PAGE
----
Tuesday, July 31, 2012

The Grandma I never Knew. Part 3 1944 - 1948

[I wish to say another special thanks to my Aunt and Uncle; Glyn and Wendy, this blog would not be possible without their input.]

When Iris married Idris she was aware that Idris believed he was called by God to Africa. It was not long after the ending of World War 2 that those plans became more concrete and the two of them would decide to move their small family across two continents to the country of Southern Rhodesia. [Now called Zimbabwe. (2)] Idris would move out there in advance of the rest of the family. This would allow a house to be bought and give a place for Iris and their children to move to.

Here is a photograph taken shortly before Idris departed for Africa in 1937. From left to right they are: Glyn [Idris' brother], Grethe, Price Davies, Annie Davies, Iris Davies, Idris Davies, with Wendy and Glyn [Idris son] at the front.

This was taken in Birmingham. The family are standing in the allotment (1) with the Anderson Shelter just out of sight!

In the mean time Iris, Glyndwr and Wendy moved in with Harold E Griffiths and his wife Annie. The two Grandparents lived near a highway and were quite strict with the children in telling them not to go outside and near the road system!

Iris continued to work at the Woolworths department store as a lift operator. [Elevator operator.] On occasion Iris would invite the children and her Grandpa to come and visit, showing them the controls and how everything worked. By January 1938 the time had arrived for Iris and the others to join Idris.

They set off from Birmingham via train. Iris eldest daughter, Wendy, didn't much care for trains but it was the quickest way to reach Southampton where the boat would leave. Harold joined them, no doubt wanting to make sure that his daughter and grandchildren made it safe and sound to Southampton. Wendy recalls that he stood and waved to them as the boat departed. There was also alot of excitement as they would be passing through London and the whole family wanted to see the capital!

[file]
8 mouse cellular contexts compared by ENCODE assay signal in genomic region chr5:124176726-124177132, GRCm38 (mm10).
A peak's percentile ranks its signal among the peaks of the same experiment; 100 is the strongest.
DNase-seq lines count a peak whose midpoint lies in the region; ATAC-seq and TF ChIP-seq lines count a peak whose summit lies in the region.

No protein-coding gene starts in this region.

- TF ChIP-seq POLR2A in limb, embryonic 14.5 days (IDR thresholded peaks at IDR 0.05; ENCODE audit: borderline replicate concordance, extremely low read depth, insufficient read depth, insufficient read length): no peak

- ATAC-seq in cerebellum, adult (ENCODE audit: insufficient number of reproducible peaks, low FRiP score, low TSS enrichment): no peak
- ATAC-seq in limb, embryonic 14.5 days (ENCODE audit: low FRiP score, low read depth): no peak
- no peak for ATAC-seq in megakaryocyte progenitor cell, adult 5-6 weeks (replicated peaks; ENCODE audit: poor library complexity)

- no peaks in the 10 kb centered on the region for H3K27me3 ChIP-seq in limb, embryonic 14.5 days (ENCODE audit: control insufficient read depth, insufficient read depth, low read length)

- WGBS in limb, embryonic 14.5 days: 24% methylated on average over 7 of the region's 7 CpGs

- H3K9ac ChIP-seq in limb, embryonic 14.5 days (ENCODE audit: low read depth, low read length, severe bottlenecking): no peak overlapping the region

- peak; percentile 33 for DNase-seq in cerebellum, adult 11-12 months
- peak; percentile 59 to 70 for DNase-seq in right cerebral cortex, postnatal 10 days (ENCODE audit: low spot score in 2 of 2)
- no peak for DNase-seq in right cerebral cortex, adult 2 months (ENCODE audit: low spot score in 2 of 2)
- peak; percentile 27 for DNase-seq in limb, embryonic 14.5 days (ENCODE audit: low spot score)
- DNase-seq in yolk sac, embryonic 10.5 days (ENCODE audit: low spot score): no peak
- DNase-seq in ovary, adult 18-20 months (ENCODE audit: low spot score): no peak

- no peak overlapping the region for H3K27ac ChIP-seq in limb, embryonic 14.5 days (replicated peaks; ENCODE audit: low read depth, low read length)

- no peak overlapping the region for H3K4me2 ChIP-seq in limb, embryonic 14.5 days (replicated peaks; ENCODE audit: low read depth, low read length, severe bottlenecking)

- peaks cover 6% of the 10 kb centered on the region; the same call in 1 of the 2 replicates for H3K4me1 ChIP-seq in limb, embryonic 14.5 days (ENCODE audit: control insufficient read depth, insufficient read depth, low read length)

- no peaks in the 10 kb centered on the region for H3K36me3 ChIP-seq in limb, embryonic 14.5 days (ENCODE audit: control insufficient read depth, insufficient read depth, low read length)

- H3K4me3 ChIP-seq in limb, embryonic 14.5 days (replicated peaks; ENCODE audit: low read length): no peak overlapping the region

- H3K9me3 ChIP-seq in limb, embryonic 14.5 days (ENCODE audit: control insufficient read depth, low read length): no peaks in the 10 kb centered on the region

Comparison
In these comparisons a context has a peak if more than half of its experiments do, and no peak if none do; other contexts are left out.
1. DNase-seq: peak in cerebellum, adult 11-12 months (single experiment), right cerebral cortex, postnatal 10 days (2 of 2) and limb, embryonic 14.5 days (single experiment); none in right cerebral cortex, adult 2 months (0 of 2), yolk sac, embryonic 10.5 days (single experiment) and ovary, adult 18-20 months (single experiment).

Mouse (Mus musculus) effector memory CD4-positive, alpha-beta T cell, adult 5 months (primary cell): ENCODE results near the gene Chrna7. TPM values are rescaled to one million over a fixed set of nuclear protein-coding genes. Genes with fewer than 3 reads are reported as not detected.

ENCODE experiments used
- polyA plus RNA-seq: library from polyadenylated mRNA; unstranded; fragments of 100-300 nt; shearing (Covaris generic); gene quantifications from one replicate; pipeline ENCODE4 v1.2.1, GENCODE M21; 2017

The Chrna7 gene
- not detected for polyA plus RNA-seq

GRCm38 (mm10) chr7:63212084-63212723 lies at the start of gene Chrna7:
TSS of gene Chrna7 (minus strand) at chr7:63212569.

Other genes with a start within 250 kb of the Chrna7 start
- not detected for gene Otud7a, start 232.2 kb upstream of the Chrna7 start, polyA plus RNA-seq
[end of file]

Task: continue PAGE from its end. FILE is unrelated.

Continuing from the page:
The boat ride itself was a journey of 3-4 weeks. They sailed straight from Southampton, through the Bay of Biscay on the west coast of France, and on to Cape Town in South Africa. As they boarded the boat Glyndwr was terrified. There were gaps between each step of the gangplank and he could see down into the water between them. Finally a steward came and carried him across. The boat was large, as it would have to be, and even in 1948 it contained a swimming pool. Wendy would often be in the swimming pool though Iris remained in the lower decks for most of the trip for she was sea sick.
Sometimes they would have a crew member come to visit, either to bring food or to make sure they were okay. At these times Wendy recalls that Iris would pull herself together enough to say thank you and be appreciative before retiring for the rest of the day. Wendy discovered that being below decks caused an adjustment to the ear pressure and made the sea sickness worse. Poor Iris may have been better off staying above decks.

There was one other thing of importance that occurred on the journey. Glyndwr celebrated his 4th Birthday. What a way to celebrate!

When they finally arrived in Cape Town another train journey awaited them. This time they would travel from Cape Town to Southern Rhodesia. This would take a number of days and be very tiring for Iris and the family who were already worn out from the four week boat journey. It was all worth it though when Idris pulled up to greet them in a 1938 Ford V8 with red spoked wheels. One can imagine the look on Iris' face at being reunited with her husband after so long apart.

Wendy "Felt like a Queen" and Glyn was constantly telling his father to "Speeder faster, speeder faster." It was the first car the family ever owned and Iris must have beamed with pride. It was a nice way to say, "Welcome to Africa."

[1] An Allotment was a piece of land granted by the British Government during WW2. Some allotment sizes were larger than others. It was part of the "Digging for Victory" effort. During World War 2 German U boats cut off alot of the food supply that Britain would traditionally import from the Empire to feed its citizens. Here is a link to a video that helped promote the use of allotments in Britain during


[2] Southern Rhodesia has had many names. As a colony of the British Empire it was Southern Rhodesia, but briefly "The Republic of Rhodesia" between 1970-1980 before finally being recognized as its own independent state by the British Government in 1980.

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